The Carrot Blog

Carrot Creative is filled with colorful characters. Cultured Carrots is a series that shares the outside passions that inspire the very best work for our clients. This month, Creative Director Harun Zankel talks about his interest in designing old school time-tracking devices: Calendars.

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Carrot: You've been making beautiful calendars for the last few years. What inspired this?

Harun: I've wanted to make a calendar for years because it's a quintessential form of tracking time but there are infinite possibilities when it comes to the design. I was motivated to create the first calendar in 2014 after a terrible freelance experience and I wanted to pursue a project that didn't have a client attached to it but also allowed me to explore typographic and lettering experiments.

C: In a world of digital calendars and reminders, why continue to produce something physical?

H: Nothing beats a piece of work that you can tangibly hold in your hand or hang on your wall. The designs of these calendars come from imagery and typography that I created mostly by hand. And the designs have been structured to work as screen prints. So it just makes sense for the final product to be a physical print that can properly represent the hand made quality of the design.

C: What's your process like? How long does each calendar usually take?

H: I usually start the process by late-summer and try to release them in November. It could take less time, but I have other stuff going on. I start with a bit of a loose theme and then play with the style of lettering that I want to explore through quick sketches. From there I'll create a more final larger scale sketch, at the size of the final print so that I can judge whether it will look good or not. Then I'll digitize the design and prepare it for screen printing. I typically do all of the print making at home, which can get kind of messy, but it makes the process faster for me. Then I share it with the world!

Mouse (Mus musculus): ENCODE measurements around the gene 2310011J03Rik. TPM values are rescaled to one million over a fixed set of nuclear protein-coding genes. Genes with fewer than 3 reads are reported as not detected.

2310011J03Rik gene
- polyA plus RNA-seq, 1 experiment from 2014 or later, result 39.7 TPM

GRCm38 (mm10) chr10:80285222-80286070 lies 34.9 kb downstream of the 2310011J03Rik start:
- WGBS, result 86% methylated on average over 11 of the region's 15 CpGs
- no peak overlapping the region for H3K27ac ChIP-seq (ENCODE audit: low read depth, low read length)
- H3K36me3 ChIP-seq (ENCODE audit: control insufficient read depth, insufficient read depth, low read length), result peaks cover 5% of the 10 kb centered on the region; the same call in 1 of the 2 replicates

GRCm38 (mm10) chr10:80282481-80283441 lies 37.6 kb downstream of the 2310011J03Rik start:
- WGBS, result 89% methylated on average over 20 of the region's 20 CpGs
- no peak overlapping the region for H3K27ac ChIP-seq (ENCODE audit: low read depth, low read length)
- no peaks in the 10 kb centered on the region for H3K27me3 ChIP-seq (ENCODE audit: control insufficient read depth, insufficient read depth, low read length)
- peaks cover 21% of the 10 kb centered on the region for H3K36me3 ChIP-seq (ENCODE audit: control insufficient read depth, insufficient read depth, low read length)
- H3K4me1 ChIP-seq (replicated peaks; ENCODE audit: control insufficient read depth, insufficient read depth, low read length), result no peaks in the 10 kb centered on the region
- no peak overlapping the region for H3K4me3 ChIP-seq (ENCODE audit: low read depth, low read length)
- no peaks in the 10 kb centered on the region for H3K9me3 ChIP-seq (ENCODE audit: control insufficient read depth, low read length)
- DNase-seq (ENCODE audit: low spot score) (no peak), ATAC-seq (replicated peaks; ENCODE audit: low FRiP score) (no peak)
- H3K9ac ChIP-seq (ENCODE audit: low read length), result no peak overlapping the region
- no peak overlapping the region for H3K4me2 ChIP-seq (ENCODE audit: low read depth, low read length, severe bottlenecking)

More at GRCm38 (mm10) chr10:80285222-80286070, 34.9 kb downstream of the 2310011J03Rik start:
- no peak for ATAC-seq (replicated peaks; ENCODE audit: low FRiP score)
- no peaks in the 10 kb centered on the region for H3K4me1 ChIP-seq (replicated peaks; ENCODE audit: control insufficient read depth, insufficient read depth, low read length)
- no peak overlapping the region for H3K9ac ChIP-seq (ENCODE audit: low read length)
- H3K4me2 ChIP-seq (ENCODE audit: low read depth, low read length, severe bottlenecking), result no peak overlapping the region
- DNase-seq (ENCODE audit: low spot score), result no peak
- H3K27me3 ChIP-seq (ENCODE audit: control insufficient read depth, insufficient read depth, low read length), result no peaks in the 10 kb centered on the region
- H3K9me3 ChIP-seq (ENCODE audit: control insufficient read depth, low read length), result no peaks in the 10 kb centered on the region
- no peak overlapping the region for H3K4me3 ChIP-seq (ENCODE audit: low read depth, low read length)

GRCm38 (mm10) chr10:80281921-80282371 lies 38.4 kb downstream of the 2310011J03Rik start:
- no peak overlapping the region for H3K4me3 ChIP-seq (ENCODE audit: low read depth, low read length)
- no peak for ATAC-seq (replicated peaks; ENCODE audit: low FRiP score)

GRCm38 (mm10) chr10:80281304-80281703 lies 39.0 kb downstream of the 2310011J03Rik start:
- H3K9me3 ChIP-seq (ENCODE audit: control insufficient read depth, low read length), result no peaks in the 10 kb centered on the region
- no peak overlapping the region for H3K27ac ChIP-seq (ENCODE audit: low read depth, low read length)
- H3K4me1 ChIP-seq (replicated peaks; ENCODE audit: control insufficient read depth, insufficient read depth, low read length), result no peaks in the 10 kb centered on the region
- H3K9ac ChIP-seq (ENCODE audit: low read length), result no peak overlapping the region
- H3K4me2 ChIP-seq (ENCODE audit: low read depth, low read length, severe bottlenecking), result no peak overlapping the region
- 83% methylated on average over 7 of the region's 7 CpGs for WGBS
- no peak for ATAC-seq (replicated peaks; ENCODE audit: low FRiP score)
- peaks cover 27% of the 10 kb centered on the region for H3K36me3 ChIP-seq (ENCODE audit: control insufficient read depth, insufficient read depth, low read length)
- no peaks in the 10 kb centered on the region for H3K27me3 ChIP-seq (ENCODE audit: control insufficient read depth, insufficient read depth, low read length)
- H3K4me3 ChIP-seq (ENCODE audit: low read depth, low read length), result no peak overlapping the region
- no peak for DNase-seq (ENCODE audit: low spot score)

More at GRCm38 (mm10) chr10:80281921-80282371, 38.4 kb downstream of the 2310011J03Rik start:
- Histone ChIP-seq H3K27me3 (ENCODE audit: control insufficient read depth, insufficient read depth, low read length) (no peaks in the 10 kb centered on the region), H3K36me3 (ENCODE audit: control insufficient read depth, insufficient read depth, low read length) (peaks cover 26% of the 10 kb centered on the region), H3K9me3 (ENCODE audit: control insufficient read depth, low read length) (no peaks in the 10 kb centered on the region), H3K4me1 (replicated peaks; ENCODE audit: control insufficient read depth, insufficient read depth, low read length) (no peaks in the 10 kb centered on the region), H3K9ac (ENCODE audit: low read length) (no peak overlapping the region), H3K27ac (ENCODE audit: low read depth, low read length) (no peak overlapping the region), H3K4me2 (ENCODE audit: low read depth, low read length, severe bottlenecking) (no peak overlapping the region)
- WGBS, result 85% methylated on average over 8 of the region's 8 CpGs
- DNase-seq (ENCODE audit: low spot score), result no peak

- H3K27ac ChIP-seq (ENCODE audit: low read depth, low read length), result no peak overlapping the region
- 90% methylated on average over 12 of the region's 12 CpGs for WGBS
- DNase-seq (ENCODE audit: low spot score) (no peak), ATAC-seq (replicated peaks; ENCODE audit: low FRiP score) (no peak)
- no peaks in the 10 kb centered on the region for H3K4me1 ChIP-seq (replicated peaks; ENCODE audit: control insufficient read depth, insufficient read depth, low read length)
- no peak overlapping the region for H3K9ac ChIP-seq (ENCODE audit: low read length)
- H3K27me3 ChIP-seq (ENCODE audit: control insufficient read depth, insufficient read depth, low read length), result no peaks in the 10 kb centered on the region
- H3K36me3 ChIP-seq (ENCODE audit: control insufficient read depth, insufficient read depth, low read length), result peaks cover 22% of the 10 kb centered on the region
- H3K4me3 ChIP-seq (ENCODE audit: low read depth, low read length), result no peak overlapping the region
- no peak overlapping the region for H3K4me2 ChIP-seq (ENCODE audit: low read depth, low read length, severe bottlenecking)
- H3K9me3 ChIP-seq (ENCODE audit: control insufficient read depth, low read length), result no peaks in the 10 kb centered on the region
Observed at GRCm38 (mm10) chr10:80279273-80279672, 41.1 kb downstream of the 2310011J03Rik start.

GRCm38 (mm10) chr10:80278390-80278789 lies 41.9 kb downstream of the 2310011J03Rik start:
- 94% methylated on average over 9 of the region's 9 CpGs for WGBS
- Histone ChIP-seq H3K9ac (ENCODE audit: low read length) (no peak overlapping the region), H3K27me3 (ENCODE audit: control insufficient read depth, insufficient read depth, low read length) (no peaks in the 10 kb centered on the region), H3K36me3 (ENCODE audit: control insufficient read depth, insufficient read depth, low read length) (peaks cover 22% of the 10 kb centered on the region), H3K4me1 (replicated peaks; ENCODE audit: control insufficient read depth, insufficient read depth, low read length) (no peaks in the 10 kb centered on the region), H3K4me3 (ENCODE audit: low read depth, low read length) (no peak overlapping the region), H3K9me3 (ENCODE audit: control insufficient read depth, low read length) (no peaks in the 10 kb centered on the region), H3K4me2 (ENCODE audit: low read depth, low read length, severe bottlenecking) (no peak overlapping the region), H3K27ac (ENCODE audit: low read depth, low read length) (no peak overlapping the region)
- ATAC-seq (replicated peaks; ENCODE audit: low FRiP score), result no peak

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C: How did you arrive at 2017's design?

H: In past years I've created unique typographic treatments for each month. It was a way to experiment with new styles and design techniques in a single print. This year, I wanted to take a different approach and create a more cohesive composition. As the concept evolved it started to make sense for all the months to be in the same style and intertwined. The background lettering and lines are meant to convey uneasiness and swirl but the top layer of bold numbers represents strength and fortitude. The interplay between these two layers, in my eyes, will be a reflection of the rollercoaster of events that will take place over the next year...

C: What are some new skills you had to learn to undertake this kind of project?

H: I definitely needed to stretch my hand lettering skills, which was something I wanted to work on anyway. Also when I started these projects I was pretty inexperience with screen printing. After forcing myself to learn and refine the process, and failing a bunch, I actually got pretty efficient at it. But there is always room for improvement.

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C: You donate proceeds from this project to non-profits. Which ones and why?

H: I'll be donating to the ACLU and 350.org. These organizations focus on two key issues that I think will be more vulnerable in the near future. The ACLU is an advocate for the civil rights of all Americans including voting rights and 350.org is a mouthpiece and organizer for all issues involving climate change.

C: General thoughts on space and time?

H: Throughout my career I've always made an effort to carve out time to pursue side-projects. Creating work outside of work is always very gratifying and worth the nights and weekends. Plus you get to be your own client!